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If an event hadn’t happened eighty-nine years earlier – on March 15, 1862, to be precise – we wouldn’t have one of Broadway’s much-praised and oft-revived musicals.

On that date, Anna and Louis Leonowens arrived in Siam.

Because she did make the trip, we’ll soon be celebrating the seventieth anniversary of Rodgers and Hammerstein’s THE KING AND I which opened at the St. James Theatre on March 29, 1951.

It would become the third-longest running book musical in Broadway history. (Numbers one and two, not so incidentally, were also Rodgers and Hammerstein creations: OKLAHOMA! and SOUTH PACIFIC.)

Similarly speaking, the 1977 revival for which Yul Brynner was catapulted from his original below-the-title status to top-billed, became the third-longest musical revival in Broadway history. One could even argue that it was, at 695 performances, the longest-running-ever musical revival, for the two that had lasted longer – NO, NO, NANETTE and CANDIDE – were actually revisals.

(All three of those, not so incidentally, yielded recordings that can be found at Masterworks Broadway.)

“Based on the novel ANNA AND THE KING OF SIAM by Margaret Landon,” the credits proclaimed. Hammerstein’s book actually owed more to the 1946 film of the same name. Whatever the case, all three properties left out a great deal about Anna, which was rectified in 1991 through Leslie Smith Dow’s biography ANNA LEONOWENS: A LIFE BEYOND THE KING AND I.

Ann Harriet Emma Edwards (1831-1915) was, Smith Dow says, “creative with the truth” and that “her finished portrait may still prove to be painted more in the style of the Impressionists than the realists.” Perhaps few took issue with Anna because she had “a gaze as direct and searching that it sometimes made people feel uncomfortable.”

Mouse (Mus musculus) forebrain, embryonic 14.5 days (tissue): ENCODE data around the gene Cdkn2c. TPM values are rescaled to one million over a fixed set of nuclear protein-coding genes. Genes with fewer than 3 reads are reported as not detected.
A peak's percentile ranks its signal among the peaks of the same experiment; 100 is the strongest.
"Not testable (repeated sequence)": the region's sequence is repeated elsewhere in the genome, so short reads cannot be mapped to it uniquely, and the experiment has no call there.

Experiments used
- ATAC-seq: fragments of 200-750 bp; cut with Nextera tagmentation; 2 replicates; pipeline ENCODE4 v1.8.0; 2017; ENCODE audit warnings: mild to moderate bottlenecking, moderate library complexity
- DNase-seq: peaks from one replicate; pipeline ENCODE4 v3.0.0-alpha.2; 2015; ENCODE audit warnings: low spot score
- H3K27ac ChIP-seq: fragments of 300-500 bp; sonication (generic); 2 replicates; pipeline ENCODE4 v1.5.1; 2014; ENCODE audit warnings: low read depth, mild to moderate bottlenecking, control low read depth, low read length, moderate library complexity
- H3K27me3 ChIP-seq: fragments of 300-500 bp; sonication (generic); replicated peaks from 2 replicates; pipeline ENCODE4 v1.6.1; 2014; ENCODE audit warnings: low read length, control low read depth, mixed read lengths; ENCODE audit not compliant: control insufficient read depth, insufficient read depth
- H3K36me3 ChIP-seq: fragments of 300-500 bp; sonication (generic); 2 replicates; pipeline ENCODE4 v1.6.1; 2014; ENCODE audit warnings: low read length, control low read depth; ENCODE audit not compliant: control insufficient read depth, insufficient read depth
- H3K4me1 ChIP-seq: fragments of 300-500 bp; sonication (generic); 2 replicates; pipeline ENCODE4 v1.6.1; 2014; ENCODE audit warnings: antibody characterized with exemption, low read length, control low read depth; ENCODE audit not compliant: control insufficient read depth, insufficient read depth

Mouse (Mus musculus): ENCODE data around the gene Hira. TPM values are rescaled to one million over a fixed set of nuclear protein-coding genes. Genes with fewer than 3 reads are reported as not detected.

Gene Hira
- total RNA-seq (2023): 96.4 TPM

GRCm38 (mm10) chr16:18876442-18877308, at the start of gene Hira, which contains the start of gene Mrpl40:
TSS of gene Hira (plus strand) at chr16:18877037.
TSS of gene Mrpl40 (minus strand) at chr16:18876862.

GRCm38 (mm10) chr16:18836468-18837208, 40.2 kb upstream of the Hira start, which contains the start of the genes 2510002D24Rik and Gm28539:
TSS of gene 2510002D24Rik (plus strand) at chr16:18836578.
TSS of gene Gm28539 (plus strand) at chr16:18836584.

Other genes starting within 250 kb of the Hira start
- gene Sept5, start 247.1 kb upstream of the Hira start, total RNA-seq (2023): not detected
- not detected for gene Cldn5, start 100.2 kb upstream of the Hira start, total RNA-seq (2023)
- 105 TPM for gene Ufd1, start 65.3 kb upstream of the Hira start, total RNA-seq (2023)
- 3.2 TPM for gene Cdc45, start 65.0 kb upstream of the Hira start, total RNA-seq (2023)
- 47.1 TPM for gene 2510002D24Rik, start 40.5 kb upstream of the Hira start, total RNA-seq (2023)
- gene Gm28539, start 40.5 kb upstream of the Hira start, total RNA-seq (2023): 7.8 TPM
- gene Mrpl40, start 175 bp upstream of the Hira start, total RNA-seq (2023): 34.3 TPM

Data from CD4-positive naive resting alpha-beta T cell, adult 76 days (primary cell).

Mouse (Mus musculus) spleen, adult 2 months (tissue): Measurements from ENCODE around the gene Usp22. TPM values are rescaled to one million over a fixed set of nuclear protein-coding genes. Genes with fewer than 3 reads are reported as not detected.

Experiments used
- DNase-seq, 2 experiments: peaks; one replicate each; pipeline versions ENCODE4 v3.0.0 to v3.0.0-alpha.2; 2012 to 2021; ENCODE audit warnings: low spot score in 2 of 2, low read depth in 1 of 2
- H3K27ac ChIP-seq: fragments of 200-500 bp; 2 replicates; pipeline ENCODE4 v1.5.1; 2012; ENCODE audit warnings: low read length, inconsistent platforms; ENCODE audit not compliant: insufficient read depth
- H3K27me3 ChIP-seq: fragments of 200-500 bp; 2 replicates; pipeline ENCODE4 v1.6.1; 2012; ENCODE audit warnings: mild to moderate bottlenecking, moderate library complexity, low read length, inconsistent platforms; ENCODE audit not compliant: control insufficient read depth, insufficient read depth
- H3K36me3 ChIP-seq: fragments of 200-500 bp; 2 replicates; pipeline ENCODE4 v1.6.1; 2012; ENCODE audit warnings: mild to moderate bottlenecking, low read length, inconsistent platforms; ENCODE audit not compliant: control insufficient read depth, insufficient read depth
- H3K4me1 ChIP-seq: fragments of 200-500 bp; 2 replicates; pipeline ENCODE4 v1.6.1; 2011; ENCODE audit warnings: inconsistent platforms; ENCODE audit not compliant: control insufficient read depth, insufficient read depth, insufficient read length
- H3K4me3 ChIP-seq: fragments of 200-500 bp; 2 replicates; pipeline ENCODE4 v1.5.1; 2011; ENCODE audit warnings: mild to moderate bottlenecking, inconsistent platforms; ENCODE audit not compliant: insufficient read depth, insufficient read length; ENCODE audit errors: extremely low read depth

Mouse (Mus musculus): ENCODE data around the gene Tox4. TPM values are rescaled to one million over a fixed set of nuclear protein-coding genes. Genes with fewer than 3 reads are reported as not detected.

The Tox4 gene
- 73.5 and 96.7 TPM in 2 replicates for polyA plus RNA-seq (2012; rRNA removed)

She did indeed have a husband whose first name was Tom, as the musical says, but his middle one was Leon and his surname Owens. Smith Dow suggests that Anna merged those two names and made them her last one “perhaps as a way of making herself seem more exotic and less easily traceable.”

They were married seven years before Tom died “of either a heart attack or heat stroke.” Anna did have some marriage offers, but turned them all down.

Most interesting to those who know THE KING AND I is that one who wanted to toss his hat into the romantic ring was Captain Orton, who commanded the boat that took her and Louis to Siam. Anna genuinely feared that he was going to make an advance, for she wasn’t interested.

Louis wasn’t an only child. Anna first had two daughters who perished in infancy. Next came Avis, whom Anna shunted off to boarding school before she headed to Siam. Considering that King Monghut was well-known for his harem, some friends questioned her “bringing up her young son in that den of iniquity.”